In the case of false positives, misdiagnosis entails unnecessary use of anti-malaria drugs and suffering from their potential side-effects, such as nausea, abdominal pain, diarrhea, and sometimes severe complications,” he said.
The NLM researchers’ project, “Watch it, Parasite!”, is developing a fully automated system for parasite detection and counting in blood film, a thin smear of blood spread on a microscope slide and stained to enable various blood cells to be examined.
Antani explained that automatic parasite counting offers several advantages compared to manual counting.
“Automation provides more reliable and standardized interpretation, reduces diagnostic costs, and enables more patients to be processed in less time, making health workers more productive in areas of high malaria incidence,” he said.
The system uses machine learning methods derived from artificial intelligence in which algorithms and other techniques enable computer-based devices to learn to recognize certain patterns and make data-driven predictions to improve their performance in specific tasks.
The system first “learns” the typical patterns produced by parasites in manual training images. It then uses digital images acquired from blood films on standard light microscopy equipment to detect whether parasites are present, counts them, and discriminates between infected and uninfected cells.
Adapted for use as a smartphone app, the technology is inexpensive, highly portable, and can be used to analyze blood film images in the field. For Antani, the app will benefit the populations of several countries that still suffer from malaria, including Brazil.
“Malaria kills more than 600,000 people per year, mostly in Africa, where a child dies every minute from the disease,” he said. “Many survive but have to live with neurological disabilities. Malaria is actually a global problem, though. There are some 200 million cases worldwide, including in Brazil. The development of a low-cost, high-precision, portable technology to diagnose malaria offers great potential to assist in fighting the disease and contributes to efforts to wipe it out completely.”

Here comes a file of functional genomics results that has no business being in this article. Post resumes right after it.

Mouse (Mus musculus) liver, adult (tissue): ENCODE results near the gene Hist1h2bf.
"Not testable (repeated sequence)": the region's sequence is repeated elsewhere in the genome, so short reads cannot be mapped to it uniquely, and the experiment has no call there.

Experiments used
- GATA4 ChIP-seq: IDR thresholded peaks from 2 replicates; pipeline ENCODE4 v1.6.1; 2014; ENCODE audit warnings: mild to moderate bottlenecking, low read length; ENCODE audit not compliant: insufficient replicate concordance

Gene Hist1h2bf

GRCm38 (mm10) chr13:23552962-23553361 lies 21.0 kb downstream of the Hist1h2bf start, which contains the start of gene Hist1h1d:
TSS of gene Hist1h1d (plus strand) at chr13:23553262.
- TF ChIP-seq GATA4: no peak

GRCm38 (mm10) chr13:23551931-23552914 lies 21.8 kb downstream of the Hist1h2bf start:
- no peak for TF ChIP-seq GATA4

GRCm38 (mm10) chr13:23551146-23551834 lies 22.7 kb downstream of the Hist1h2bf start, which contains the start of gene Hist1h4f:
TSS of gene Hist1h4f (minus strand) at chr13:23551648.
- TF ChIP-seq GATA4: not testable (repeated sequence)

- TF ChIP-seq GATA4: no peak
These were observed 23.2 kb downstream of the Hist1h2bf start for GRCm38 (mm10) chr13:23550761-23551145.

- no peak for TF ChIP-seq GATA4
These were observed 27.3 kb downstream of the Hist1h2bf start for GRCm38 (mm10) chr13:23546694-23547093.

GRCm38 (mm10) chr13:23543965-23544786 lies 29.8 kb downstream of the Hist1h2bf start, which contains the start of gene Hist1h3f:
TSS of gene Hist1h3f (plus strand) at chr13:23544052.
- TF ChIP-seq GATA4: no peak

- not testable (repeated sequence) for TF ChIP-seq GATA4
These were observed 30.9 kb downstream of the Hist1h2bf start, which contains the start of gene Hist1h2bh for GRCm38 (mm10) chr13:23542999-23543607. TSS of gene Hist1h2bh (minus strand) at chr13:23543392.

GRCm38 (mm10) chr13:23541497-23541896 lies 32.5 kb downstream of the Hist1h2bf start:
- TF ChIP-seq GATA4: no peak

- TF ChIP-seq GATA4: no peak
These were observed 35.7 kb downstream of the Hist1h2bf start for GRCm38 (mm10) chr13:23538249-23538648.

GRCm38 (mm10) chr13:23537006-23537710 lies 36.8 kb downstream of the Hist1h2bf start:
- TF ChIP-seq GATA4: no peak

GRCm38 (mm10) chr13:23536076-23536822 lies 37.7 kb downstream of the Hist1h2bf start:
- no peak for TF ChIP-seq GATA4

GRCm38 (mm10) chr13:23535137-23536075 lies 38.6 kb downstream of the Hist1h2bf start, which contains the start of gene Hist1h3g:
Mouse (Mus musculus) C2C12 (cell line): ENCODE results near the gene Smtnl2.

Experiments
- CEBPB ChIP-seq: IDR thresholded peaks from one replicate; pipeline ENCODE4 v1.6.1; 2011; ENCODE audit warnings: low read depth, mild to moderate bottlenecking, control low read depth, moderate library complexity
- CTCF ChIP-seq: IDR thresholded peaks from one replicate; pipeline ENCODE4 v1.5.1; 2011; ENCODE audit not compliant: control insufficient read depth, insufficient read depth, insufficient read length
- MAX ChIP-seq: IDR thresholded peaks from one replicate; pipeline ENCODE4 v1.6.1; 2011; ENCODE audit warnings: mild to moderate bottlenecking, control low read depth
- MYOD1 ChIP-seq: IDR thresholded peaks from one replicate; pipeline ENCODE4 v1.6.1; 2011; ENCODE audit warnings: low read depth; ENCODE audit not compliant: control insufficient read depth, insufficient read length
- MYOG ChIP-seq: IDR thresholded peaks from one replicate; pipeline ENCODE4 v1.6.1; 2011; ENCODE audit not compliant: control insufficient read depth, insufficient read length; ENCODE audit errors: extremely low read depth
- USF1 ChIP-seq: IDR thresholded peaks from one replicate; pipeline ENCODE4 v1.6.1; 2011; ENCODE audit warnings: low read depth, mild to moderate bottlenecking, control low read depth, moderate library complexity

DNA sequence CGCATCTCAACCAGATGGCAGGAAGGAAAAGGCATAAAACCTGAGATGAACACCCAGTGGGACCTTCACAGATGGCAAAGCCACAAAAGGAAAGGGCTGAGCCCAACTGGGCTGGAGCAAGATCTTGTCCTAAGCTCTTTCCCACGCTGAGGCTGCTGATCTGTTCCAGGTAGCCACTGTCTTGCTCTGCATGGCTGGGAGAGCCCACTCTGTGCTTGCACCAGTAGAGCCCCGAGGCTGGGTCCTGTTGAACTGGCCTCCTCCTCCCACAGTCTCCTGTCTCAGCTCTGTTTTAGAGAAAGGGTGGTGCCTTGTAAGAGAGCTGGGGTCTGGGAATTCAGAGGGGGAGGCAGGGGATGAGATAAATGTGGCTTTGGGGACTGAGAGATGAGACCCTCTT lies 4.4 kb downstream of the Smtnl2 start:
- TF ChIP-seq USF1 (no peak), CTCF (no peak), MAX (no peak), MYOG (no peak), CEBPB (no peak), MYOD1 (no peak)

According to the WHO, Brazil has reduced the number of infections by 75% since 2000, but the incidence of malaria is still high, especially in the Amazon. The number of cases diagnosed throughout Brazil in 2013 reached 177,767, and 41 deaths were recorded.
Antani also spoke at the CBMS 2015 symposium on the development of advanced algorithms for automated screening of digital chest X-ray images for pulmonary abnormalities with a special focus on tuberculosis. The goal is to simplify the procedure and take it to remote areas of the world where there are shortages of radiologists.
The algorithms can be used in a system installed in mobile X-ray trucks capable of traveling through rural areas. The researchers have a pilot project running in Kenya and other parts of Africa where there are many cases of opportunistic HIV and TB co-infections.
“When the system receives a chest X-ray, it evaluates segments of lung regions using a graph cuts optimization approach that combines X-ray information with personalized lung atlases derived from models used to train the system in a set of texture and shape characteristics. All this enables X-rays to be classified as normal or abnormal using a binary classifier,” Antani explained.
According to Antani, the performance of the proposed computer-assisted diagnostic system comes close to that of human experts and should help combat tuberculosis in remote areas.
“A comparison of the system’s performance with that of radiologists shows 84% accuracy, which represents substantial hope for populations that lack easy access to these professionals and suffer from tuberculosis. When the disease is undiagnosed and patients are therefore untreated, death rates are high,” he said.